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The Maria & Sam Miller Professional Excellence Awards

Sponsored by the Miller family, the Maria and Sam Miller Professional Excellence Awards are presented annually to Cleveland Clinic physicians, nurses, scientists and other professional staff who demonstrate exemplary service and dedication to excellence.

Recipients epitomize leadership, talent, innovation, commitment, and outstanding outcomes. They are nominated by their peers and selected by a committee of Cleveland Clinic leaders.

Thanks to the generosity of the Miller family, each recipient is honored at the professional staff awards reception with both a monetary gift and commemorative plaque.

Police Officer of the Year
Office Eric Hudson

Officer Eric Hudson

Police Officer Eric Hudson joined Cleveland Clinic Police Department (CCPD) in 2003 as an Armed Security Officer. He was promoted to Police Officer in 2012, after graduating from Cleveland Heights (Ohio) Police Academy.

Earning one of his class’s top state board academic scores (97 percent), Officer Hudson also was highly recognized for completing his state board 1.5-mile run in 9 minutes, 21 seconds — the fastest in his class’s 30- to 40-year-old age bracket. He was Sergeant-at-Arms of his class and was the first Sergeant-at-Arms to be chosen to speak at a Cleveland Heights Police Academy graduation ceremony.

Officer Hudson is a Law Enforcement Fitness Specialist certified by The Cooper Institute. With a passion for helping his fellow officers stay fit and maintain a healthy lifestyle, he started a successful workout class called BAND (Body and Nutrition Development) Camp within the CCPD.

He also is a certified Field Training Officer and trains new CCPD recruits. 

In 2014 Officer Hudson was assigned to Cleveland Clinic Lutheran Hospital. Soon after, he traveled to Anniston, Alabama to become HERT train-the-trainer certified. Today he is a member of Lutheran Hospital's HERT team and the CCPD CIRT team. He has also received advanced tactical training for crisis situations, including Code Violets and Active Shooter.

Nurse of the Year
Donna Oliver, MBA, BSN, RN

Donna Oliver, MBA, BSN, RN

Nurse Manager, Specialty Transplant Unit

Donna Oliver is Nurse Manager of Cleveland Clinic’s 34-bed Specialty Transplant Unit. Since March 2016, she has overseen the unit’s registered nurses, nursing assistants and health unit coordinators in addition to their efforts in quality, safety and patient experience. Previously, Donna was Nurse Manager of the Medical-Surgical Gastroenterology/Hepatology Unit, where, within one year, she achieved a marked increase in quality and patient safety measures and realized double-digit percentage increases in top-box HCAHPS scores.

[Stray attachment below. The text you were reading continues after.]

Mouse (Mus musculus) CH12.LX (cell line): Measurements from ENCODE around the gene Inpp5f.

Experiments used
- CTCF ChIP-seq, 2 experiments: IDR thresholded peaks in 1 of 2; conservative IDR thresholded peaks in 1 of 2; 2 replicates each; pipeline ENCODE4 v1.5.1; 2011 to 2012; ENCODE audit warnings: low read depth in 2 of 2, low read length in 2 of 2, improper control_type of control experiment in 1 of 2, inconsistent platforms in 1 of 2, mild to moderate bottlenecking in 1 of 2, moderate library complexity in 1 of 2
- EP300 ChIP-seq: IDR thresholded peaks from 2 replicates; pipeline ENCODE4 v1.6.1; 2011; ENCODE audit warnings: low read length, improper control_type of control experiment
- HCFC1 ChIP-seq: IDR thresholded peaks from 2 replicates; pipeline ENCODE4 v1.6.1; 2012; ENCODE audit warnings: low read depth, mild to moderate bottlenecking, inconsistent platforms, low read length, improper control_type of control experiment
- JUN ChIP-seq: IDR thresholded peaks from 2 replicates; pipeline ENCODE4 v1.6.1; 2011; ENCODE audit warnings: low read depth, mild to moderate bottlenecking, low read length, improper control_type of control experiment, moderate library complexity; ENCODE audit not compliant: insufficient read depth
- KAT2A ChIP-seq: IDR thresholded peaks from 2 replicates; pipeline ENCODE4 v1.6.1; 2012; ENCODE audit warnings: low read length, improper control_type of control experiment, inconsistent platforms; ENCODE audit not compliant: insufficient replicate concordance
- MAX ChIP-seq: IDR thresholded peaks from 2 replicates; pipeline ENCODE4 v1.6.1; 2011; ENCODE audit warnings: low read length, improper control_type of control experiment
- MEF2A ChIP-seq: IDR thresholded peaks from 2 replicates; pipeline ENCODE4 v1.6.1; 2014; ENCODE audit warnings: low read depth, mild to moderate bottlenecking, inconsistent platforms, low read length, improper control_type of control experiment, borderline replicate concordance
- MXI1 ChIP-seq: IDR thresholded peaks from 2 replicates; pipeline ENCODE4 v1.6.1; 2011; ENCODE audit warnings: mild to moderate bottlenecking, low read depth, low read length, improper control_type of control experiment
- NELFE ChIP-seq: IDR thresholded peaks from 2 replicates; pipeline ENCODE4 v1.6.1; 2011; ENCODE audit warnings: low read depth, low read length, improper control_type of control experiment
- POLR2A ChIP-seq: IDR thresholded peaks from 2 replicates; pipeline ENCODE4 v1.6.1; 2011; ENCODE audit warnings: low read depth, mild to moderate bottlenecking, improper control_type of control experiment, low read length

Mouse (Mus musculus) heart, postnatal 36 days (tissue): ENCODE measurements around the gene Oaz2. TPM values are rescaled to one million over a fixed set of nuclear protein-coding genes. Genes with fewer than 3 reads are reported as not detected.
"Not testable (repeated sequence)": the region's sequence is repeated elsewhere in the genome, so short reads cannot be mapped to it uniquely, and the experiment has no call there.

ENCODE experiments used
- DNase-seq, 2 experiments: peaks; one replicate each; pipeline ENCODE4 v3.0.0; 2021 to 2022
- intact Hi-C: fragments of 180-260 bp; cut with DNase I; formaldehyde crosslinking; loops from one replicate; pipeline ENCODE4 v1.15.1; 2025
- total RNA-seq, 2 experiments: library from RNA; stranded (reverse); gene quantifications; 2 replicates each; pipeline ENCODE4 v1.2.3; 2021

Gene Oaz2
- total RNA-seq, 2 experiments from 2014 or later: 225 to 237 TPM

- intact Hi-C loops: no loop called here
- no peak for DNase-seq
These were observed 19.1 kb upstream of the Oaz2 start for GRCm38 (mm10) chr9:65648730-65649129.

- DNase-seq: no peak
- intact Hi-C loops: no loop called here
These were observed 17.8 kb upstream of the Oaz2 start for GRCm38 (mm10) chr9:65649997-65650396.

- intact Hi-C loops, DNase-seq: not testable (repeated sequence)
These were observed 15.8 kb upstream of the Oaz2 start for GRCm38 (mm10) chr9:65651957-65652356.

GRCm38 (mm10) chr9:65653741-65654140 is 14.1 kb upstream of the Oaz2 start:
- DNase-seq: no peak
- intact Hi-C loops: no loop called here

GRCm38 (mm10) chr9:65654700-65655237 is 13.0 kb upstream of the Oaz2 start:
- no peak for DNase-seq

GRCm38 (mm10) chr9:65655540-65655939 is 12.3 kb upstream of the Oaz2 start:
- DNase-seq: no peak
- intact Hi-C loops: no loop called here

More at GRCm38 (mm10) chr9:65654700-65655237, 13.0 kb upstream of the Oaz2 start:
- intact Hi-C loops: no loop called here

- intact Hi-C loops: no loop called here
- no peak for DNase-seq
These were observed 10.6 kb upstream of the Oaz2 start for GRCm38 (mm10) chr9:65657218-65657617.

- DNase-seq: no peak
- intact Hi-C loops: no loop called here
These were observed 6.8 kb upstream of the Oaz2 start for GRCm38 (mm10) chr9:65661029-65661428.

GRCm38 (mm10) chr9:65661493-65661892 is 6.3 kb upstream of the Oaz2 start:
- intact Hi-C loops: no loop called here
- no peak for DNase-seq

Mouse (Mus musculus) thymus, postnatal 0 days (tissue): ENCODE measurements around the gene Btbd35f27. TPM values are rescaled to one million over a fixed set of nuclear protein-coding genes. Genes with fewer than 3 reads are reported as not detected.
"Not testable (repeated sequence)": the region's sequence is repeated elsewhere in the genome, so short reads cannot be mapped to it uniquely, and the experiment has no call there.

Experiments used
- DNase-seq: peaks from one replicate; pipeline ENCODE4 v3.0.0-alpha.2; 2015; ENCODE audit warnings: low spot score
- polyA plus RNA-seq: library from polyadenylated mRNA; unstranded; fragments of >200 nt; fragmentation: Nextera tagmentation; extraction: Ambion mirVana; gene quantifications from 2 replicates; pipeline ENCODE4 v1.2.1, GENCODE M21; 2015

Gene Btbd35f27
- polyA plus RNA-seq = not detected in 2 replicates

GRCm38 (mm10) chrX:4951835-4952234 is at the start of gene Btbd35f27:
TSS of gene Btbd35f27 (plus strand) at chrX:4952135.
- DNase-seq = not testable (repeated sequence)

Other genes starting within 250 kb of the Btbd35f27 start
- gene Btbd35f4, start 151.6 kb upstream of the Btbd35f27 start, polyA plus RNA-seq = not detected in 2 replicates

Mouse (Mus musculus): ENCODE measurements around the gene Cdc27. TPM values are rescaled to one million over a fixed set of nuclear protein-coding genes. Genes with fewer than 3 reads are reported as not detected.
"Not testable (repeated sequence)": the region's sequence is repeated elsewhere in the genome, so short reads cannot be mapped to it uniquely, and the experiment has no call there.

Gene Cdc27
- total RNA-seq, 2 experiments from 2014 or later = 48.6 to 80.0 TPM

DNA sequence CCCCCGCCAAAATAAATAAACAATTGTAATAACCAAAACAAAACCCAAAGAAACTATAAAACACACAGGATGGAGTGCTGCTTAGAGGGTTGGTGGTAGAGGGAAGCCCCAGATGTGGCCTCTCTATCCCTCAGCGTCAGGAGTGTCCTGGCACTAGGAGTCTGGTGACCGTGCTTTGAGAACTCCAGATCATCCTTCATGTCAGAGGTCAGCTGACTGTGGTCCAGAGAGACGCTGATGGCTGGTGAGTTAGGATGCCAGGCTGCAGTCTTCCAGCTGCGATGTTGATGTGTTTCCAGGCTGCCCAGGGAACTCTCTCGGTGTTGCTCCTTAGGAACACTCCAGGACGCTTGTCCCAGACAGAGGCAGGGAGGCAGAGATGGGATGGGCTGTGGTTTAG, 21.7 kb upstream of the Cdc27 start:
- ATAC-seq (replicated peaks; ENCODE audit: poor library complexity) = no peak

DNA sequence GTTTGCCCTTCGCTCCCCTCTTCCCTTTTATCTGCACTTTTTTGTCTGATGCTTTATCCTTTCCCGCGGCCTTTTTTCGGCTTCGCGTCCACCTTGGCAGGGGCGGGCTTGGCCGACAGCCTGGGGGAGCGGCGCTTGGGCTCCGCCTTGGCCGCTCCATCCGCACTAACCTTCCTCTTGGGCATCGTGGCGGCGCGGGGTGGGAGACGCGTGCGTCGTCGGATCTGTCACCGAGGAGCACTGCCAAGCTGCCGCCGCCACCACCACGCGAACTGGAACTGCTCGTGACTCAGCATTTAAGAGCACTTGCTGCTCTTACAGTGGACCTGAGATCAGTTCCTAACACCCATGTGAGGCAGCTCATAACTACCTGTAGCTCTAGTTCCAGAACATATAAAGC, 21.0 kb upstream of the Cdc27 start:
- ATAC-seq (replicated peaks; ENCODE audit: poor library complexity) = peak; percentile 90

Donna started at Cleveland Clinic in 1998 as a staff nurse at Hillcrest Hospital. She soon became a Nursing Supervisor, and later a Nurse Manager in the Medical-Surgical Cardiac Step-Down Unit. In 2008, she was named Hillcrest Hospital’s Healthcare Worker of the Year, as well as a Top 5 Healthcare Worker of the Year by the Ohio Hospital Association.

In 2011, Donna became a Director in Cleveland Clinic’s Office of Patient Experience, leading managers from regional hospitals and family health centers to develop, train and implement patient experience initiatives.

She earned a Bachelor of Science in Nursing from Cleveland State University in 2005 and a Master of Business Administration from University of Phoenix in 2007. Currently, she is pursuing a Master of Science in Nursing through Chamberlain College of Nursing. She is a member of the American Nurses Association and The Honor Society of Nursing, Sigma Theta Tau International.

Scientific Achievement – Clinical Research
W.H. Wilson Tang, MD

W.H. Wilson Tang, MD

Director, Center for Clinical Genomics
Staff Cardiologist and Research Director, Section of Heart Failure and Cardiac Transplantation Medicine,
Sydell and Arnold Miller Family Heart & Vascular Institute
Professor, Cleveland Clinic Lerner College of Medicine

With a degree from Harvard Medical School and residency and research fellowship training from Stanford University, Dr. Tang came to Cleveland Clinic in 2000 to complete fellowships in cardiovascular medicine and heart failure/transplantation. He joined Cleveland Clinic staff in 2004 as a heart failure and transplant cardiologist specializing in cardiomyopathy.

Dr. Tang’s primary research interest is the heart’s interaction with other organs during heart failure. He is credited with unraveling the contemporary understanding of cardio-renal syndrome, including recognizing venous congestion and intra-abdominal pressure as key determinants. His clinical research also has helped refine clinical decision-making and treatment strategies for heart failure, including bedside interpretation of blood and imaging biomarkers, and optimization of implanted cardiac devices. Over the past 5 years, Dr. Tang has led a city-wide effort to participate in innovative clinical trials as part of the national Heart Failure Clinical Trials Network.

Dr. Tang also is a staff member of the Department of Cellular and Molecular Medicine at Lerner Research Institute, receiving funding from the National Institutes of Health, American Heart Association and American College of Cardiology. His translational research focuses on understanding mechanisms through which inflammation, oxidation and nitrative stress contribute to progression of heart failure and cardiomyopathy. His seminal contributions include working with Stanley Hazen, MD, PhD, Head of Department of Cellular and Molecular Medicine at Cleveland Clinic, to understand intestinal microbiota-related metabolomic pathways in cardio-renal diseases.

Since 2015, Dr. Tang has been Director of Cleveland Clinic’s Center for Clinical Genomics to empower caregivers across Cleveland Clinic Health System towards delivering precision medicine. He also oversees GeneBank and Biobank studies to investigate genetic and metabolomic determinants of heart diseases.

In addition to his individual research, Dr. Tang has contributed extensively to building Cleveland Clinic’s clinical research infrastructure. As Chair of the Research Programs Committee for 7 years, he established a rigorous peer-review process to enable researchers and teams across the institution to translate scientific investigations to the bedside. Dr. Tang has also served as Director for the Clinical Research Unit for the Clinical and Translational Science Collaborative of Cleveland, interfacing with researchers in facilitating the conduct of human clinical studies.